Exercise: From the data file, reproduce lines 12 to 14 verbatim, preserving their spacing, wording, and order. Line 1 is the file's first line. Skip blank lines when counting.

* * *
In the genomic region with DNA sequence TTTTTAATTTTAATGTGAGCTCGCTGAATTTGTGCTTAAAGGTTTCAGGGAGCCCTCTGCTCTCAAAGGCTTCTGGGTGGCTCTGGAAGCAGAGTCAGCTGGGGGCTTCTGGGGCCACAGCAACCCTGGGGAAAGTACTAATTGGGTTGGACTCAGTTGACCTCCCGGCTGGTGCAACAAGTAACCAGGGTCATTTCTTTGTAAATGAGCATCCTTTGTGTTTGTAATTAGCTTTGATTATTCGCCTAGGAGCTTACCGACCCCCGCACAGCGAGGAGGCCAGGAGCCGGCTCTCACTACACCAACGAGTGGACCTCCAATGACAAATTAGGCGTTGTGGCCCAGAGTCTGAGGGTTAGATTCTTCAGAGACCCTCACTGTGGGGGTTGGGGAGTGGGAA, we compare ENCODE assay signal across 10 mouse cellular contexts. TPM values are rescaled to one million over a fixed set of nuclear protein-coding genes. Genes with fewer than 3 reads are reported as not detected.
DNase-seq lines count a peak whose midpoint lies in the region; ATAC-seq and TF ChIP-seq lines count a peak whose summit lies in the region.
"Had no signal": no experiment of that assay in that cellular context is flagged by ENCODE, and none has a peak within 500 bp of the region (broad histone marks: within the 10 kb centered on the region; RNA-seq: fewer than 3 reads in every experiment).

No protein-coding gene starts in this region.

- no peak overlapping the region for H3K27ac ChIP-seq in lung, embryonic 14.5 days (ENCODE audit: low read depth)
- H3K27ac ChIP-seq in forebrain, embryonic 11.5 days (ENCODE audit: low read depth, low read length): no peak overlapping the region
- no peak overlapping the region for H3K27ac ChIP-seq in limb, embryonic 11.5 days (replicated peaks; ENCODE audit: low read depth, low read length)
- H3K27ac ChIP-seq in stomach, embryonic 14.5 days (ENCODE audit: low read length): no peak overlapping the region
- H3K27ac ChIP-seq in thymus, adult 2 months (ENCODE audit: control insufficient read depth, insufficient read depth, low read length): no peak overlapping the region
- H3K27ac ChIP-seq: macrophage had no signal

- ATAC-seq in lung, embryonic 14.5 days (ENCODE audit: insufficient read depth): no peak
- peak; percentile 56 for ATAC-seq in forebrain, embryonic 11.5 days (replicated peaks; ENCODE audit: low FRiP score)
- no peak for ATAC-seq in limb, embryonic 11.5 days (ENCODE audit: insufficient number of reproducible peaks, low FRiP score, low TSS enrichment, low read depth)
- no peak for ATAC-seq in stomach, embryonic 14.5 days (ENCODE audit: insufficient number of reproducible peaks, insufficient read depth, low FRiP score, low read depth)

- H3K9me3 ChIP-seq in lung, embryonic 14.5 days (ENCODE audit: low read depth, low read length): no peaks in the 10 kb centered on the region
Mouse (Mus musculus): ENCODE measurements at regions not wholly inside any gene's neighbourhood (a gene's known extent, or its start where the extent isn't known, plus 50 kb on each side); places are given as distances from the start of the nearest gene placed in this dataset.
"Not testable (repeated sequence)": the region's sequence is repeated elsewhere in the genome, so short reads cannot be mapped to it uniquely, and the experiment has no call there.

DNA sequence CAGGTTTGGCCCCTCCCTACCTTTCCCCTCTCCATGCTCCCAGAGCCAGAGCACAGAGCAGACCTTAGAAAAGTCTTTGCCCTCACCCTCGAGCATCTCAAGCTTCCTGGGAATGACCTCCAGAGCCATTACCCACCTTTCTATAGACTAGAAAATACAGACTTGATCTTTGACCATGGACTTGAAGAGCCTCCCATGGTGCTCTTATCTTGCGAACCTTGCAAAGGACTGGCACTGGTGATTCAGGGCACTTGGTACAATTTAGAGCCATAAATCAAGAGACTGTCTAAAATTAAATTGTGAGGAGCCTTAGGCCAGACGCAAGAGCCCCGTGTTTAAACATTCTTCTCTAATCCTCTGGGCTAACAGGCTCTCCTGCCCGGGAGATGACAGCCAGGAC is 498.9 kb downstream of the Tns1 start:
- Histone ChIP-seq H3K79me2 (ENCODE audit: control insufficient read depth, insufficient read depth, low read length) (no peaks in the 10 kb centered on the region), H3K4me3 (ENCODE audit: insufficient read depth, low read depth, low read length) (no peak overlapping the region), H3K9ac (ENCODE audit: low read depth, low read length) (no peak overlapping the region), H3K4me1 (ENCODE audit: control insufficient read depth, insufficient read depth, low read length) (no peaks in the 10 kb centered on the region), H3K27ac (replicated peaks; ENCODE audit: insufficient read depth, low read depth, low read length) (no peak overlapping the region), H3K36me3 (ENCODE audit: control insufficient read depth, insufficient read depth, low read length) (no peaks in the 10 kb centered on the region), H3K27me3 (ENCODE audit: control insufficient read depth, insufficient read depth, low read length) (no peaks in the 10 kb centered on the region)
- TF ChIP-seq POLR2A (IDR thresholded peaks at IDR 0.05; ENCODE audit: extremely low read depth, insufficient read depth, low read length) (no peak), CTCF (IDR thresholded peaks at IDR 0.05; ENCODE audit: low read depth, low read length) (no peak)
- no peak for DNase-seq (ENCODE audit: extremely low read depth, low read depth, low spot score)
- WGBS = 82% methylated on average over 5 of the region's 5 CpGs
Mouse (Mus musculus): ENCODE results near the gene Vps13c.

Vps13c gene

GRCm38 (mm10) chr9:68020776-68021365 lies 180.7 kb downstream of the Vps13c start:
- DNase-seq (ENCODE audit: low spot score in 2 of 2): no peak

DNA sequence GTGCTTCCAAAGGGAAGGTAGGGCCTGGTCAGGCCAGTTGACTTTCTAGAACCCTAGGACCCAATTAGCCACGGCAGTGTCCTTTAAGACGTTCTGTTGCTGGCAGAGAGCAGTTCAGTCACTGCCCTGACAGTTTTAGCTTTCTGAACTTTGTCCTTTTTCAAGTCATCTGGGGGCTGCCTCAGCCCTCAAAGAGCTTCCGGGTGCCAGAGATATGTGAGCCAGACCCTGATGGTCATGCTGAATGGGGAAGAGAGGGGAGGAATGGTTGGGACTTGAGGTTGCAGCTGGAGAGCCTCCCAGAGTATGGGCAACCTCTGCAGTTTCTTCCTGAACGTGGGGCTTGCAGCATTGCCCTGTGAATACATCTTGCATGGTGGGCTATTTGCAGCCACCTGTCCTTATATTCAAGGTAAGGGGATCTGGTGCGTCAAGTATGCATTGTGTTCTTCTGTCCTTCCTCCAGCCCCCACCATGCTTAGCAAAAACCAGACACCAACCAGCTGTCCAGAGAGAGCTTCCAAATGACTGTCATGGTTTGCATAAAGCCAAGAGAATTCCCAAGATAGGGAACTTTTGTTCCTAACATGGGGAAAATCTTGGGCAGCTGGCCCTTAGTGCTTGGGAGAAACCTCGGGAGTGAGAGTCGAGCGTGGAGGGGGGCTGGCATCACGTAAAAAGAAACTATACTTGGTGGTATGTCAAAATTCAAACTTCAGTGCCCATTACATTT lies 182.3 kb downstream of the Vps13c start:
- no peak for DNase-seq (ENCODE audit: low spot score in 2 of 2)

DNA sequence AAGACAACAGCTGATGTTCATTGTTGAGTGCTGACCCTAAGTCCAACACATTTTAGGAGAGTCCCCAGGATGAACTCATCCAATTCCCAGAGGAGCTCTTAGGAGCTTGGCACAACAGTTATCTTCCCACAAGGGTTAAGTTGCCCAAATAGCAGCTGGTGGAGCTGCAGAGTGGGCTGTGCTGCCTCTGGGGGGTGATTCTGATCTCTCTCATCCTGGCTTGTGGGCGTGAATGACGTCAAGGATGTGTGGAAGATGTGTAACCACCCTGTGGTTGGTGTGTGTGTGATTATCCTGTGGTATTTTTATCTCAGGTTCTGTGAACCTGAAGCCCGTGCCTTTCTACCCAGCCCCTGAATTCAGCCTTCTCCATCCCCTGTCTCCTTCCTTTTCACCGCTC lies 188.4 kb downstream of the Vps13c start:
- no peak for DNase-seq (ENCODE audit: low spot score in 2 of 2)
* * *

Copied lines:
- peak; percentile 56 for ATAC-seq in forebrain, embryonic 11.5 days (replicated peaks; ENCODE audit: low FRiP score)
- no peak for ATAC-seq in limb, embryonic 11.5 days (ENCODE audit: insufficient number of reproducible peaks, low FRiP score, low TSS enrichment, low read depth)
- no peak for ATAC-seq in stomach, embryonic 14.5 days (ENCODE audit: insufficient number of reproducible peaks, insufficient read depth, low FRiP score, low read depth)